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Design Thinking: The Key to Innovation

Design Thinking: The Key to Innovation
February 10, 2017

“Right team with an agile leader, Start Early, Think Innovative” – Pillars of Design Thinking.

Innovation is the crowd pulling factor. Having the right skill-set in a team driven by a strong leader will cultivate innovation in design. Along with innovation, time to market is another critical factor in today’s competitive world, and one of the catalyst to achieve that goal is to start the design phase much ahead of the market launch time.

Wheel Spoke Approach

The whole wheel of design & innovation is held together by key spokes. We will discuss what factors can play the role of spokes in the design wheel.

Let’s classify those key factors into 2 aspects - Phases and Differentiators.

Wheel Spoke Approach

Phases of Successful Design

Design thinking has to involve the following phases. If we post-mortem design failures, it will point to not giving enough focus to either one or more of the phases. This is the reason for going through each phase diligently for a good and robust design.


There have to be 2 distinct parts:

  • Understanding on current design, limitations, constraints etc.
  • Understanding the scope of the new opportunity.

The team should have skills in understanding the current product architecture and its limitations and should have enough exposure the various technologies used in the current product. In addition, the team should be up-to-date on new technology trends and tools, in order to come up with an innovative and robust design.


The first and foremost challenge is in defining the below aspects and get these baselined:

  • Detailed design requirements based on scope.
  • Deployment scenarios.
  • Acceptance Criteria.


Once the requirements are baselined, brainstorm on the design and testability approach for each of the requirement. There has to be a moderator during this phase to ensure the following:

  • Identify and invite the right set of Subject Matter Experts.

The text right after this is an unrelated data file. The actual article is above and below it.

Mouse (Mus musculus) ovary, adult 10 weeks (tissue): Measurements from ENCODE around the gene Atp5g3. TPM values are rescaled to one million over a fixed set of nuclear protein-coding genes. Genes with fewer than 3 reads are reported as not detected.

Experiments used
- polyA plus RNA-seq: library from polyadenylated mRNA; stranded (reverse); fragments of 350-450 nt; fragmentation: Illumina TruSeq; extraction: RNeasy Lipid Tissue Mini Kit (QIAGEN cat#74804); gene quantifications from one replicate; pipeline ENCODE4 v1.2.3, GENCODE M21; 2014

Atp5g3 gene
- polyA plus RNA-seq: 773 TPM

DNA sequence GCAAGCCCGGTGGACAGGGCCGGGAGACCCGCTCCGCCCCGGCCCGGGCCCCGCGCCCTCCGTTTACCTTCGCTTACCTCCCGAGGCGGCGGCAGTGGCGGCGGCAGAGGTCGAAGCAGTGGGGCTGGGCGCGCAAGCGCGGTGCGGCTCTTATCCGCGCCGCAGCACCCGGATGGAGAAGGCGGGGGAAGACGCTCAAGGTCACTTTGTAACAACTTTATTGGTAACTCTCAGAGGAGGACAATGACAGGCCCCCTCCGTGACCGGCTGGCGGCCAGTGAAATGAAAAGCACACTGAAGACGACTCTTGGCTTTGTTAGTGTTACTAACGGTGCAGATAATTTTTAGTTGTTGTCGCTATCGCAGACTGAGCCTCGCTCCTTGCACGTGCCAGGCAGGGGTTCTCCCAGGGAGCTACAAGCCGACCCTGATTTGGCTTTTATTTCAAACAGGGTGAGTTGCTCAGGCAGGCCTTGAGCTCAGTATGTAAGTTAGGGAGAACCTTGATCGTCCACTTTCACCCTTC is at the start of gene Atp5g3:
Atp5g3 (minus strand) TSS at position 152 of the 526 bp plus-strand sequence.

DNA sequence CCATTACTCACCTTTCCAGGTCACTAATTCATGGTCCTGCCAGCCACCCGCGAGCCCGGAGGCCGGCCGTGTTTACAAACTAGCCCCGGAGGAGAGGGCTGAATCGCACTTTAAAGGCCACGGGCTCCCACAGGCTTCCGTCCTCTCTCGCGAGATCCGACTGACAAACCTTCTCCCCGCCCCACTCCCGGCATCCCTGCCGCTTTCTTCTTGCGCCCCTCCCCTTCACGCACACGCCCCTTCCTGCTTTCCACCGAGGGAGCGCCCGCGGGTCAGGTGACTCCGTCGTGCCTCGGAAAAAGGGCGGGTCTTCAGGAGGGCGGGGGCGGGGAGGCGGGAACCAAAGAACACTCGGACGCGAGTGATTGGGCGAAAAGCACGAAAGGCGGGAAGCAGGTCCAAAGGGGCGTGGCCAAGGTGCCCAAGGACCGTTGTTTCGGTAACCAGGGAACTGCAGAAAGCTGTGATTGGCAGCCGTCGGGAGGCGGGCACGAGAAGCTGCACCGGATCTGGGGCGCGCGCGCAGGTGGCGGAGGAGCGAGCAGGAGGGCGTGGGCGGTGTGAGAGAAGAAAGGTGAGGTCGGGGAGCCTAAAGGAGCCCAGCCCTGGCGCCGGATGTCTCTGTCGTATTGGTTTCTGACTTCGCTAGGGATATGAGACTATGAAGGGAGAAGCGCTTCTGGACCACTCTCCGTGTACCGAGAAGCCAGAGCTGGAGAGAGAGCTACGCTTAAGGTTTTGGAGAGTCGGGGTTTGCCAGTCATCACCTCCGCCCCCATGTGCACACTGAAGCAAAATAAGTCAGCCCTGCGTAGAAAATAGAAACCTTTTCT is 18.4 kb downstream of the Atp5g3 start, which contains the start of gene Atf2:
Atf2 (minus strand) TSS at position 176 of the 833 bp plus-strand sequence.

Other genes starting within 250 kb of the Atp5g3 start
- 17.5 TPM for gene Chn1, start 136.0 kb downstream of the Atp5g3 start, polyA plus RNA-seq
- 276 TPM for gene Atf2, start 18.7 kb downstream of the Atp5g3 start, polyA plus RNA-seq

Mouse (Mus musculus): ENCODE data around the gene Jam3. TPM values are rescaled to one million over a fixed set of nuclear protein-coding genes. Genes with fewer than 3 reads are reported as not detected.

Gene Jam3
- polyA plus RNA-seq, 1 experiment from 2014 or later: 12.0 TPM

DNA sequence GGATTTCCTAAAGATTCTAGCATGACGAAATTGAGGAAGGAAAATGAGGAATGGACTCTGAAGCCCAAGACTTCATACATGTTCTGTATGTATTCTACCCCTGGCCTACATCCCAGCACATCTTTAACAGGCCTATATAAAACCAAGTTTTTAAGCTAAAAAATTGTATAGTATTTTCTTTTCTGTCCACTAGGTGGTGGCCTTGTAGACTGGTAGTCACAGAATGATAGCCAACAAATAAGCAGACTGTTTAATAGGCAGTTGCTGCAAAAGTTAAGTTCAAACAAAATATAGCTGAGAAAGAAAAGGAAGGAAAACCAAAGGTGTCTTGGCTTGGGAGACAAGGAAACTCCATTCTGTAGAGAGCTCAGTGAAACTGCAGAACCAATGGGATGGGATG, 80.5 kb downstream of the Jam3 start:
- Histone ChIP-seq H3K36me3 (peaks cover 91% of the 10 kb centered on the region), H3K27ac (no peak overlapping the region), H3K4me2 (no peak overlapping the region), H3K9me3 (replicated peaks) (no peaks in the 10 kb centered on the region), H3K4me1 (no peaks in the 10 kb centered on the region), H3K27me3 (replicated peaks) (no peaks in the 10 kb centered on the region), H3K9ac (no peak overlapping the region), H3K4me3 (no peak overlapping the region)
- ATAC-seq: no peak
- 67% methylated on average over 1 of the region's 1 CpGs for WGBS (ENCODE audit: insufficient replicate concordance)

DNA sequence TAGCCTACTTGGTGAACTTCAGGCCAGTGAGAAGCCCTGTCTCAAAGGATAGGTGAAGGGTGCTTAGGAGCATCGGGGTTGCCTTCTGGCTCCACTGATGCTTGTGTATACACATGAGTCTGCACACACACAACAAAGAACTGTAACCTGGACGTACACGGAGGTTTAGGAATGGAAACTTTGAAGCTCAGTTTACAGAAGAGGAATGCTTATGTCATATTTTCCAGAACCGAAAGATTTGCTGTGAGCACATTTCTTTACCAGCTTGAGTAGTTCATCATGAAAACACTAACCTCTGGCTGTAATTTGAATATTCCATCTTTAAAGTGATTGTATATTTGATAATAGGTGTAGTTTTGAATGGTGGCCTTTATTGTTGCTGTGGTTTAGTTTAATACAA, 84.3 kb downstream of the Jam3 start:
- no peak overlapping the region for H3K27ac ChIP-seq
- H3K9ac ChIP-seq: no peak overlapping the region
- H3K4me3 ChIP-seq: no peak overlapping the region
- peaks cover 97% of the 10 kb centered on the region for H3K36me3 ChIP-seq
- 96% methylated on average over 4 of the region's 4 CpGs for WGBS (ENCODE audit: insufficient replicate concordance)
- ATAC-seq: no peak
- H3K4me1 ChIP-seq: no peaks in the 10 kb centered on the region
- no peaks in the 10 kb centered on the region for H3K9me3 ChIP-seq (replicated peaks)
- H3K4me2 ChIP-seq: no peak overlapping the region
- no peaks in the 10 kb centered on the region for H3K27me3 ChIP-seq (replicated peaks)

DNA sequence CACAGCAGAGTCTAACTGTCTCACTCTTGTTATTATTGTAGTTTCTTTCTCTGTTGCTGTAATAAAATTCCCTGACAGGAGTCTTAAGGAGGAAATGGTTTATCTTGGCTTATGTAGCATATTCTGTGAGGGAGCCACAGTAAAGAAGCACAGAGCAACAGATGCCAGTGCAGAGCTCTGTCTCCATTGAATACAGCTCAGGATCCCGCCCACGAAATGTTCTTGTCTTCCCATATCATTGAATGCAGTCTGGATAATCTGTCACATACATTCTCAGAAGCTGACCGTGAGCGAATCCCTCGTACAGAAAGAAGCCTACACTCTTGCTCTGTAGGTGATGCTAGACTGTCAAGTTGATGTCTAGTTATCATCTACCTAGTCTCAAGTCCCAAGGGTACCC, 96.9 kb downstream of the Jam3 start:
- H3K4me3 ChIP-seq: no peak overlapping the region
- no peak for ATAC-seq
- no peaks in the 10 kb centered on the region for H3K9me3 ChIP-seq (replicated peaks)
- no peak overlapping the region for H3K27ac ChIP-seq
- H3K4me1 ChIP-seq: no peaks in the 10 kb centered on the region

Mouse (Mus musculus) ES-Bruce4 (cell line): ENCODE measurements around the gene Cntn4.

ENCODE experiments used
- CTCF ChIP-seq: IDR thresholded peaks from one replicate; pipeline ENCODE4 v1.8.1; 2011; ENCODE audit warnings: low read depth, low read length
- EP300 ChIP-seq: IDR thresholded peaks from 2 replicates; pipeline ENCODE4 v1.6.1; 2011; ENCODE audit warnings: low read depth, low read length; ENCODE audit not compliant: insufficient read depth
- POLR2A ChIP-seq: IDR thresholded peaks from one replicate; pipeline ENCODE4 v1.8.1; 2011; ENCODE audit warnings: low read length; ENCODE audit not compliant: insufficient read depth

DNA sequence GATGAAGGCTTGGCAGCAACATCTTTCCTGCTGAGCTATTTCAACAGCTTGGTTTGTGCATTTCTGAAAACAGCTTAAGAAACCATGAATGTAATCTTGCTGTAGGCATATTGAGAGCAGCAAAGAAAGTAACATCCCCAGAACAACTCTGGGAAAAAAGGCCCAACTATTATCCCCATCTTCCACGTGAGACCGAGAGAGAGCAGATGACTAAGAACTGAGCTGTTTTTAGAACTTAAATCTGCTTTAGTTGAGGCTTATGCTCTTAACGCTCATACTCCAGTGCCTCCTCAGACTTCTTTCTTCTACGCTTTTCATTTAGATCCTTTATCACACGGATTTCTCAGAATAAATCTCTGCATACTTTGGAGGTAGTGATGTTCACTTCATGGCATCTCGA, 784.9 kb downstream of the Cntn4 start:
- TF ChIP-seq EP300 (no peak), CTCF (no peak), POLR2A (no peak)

• Designers have done ground level study of requirements and current design.
  • Participants are provided enough freedom to debate on the requirements and design aspects.
  • The discussion ends with a common view on
    • Requirement impacts on the current product.
    • Grouping of requirements to make the delivery in a phased approach.
    • The design approach and technology to be followed.


Review is backbone of the entire design approach. The quality of the review can be ensured by enforcing the following:

  • Identification of the right set of reviewers and Subject Matter Experts for the reviews.
  • Providing the early indication to the reviewers about the review.
  • Providing sufficient time for the reviewers
  • Updating the product live documents

Key differentiators


Refactoring of the existing design while incorporating new changes is the phase which the teams generally miss to follow. By refactoring, we reduce the complexity of design. We also increase the lifetime of the product by ensuring that it handles more complex requirements in the future without compromising on the Key Performance Indicators of the product.


For complex products, it’s good to start with prototype. The obvious advantages we get from doing this are:

  • The team gets an early feel on the suitability of the design approach.
  • Can quickly adjust design/requirements at this stage.
  • Acts as a confidence booster for the team.

Attributes of Design Thinking

  • Modular approach
    • Best suited approach for complex design and saves a lot of debugging time during the sustenance phase of the product. It also aides in parallel development.
  • Design alternatives explored
    • Pros and Cons have to be documented and the reasons behind selecting one of the approach have to be documented.
  • Scalability.
  • Performance.
  • Interoperability aspects (both internal and external to the product).


Quality is a mind set and an axis around which the wheel of design revolves. The key things to take care in this context are:

  • Traceability.
  • Testability.
  • Debug ability.
  • Backward compatibility.
  • Extensible.
  • Above all, documentation.